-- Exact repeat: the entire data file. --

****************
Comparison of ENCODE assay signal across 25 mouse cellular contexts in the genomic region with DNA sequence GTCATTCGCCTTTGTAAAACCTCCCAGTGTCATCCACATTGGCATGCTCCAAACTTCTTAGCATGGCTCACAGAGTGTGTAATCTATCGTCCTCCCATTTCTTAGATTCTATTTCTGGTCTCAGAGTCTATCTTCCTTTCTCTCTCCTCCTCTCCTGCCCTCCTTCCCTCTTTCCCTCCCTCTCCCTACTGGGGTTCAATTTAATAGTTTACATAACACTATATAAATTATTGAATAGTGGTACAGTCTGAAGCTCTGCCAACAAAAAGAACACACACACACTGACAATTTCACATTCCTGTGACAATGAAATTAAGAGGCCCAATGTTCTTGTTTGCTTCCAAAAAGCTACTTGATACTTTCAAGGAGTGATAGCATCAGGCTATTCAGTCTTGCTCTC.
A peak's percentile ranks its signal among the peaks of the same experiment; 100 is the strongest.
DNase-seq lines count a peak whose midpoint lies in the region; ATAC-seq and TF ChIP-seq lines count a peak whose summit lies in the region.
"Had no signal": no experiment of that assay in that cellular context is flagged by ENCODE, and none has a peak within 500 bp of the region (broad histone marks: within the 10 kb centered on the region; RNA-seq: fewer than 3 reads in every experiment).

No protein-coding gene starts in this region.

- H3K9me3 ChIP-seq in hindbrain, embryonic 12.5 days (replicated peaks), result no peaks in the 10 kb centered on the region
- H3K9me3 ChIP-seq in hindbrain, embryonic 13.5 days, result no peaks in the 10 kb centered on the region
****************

Comparison of ENCODE assay signal across 25 mouse cellular contexts in the genomic region with DNA sequence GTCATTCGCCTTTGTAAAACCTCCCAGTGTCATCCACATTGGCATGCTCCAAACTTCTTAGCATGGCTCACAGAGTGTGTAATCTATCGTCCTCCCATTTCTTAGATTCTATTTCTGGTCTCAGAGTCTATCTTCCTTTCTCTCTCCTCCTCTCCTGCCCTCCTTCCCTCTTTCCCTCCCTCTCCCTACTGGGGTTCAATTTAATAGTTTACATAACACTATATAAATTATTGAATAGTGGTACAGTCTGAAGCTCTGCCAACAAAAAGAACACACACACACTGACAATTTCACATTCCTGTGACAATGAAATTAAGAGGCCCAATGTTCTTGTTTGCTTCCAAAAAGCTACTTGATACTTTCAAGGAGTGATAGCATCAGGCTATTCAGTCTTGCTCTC.
A peak's percentile ranks its signal among the peaks of the same experiment; 100 is the strongest.
DNase-seq lines count a peak whose midpoint lies in the region; ATAC-seq and TF ChIP-seq lines count a peak whose summit lies in the region.
"Had no signal": no experiment of that assay in that cellular context is flagged by ENCODE, and none has a peak within 500 bp of the region (broad histone marks: within the 10 kb centered on the region; RNA-seq: fewer than 3 reads in every experiment).

No protein-coding gene starts in this region.

- H3K9me3 ChIP-seq in hindbrain, embryonic 12.5 days (replicated peaks), result no peaks in the 10 kb centered on the region
- H3K9me3 ChIP-seq in hindbrain, embryonic 13.5 days, result no peaks in the 10 kb centered on the region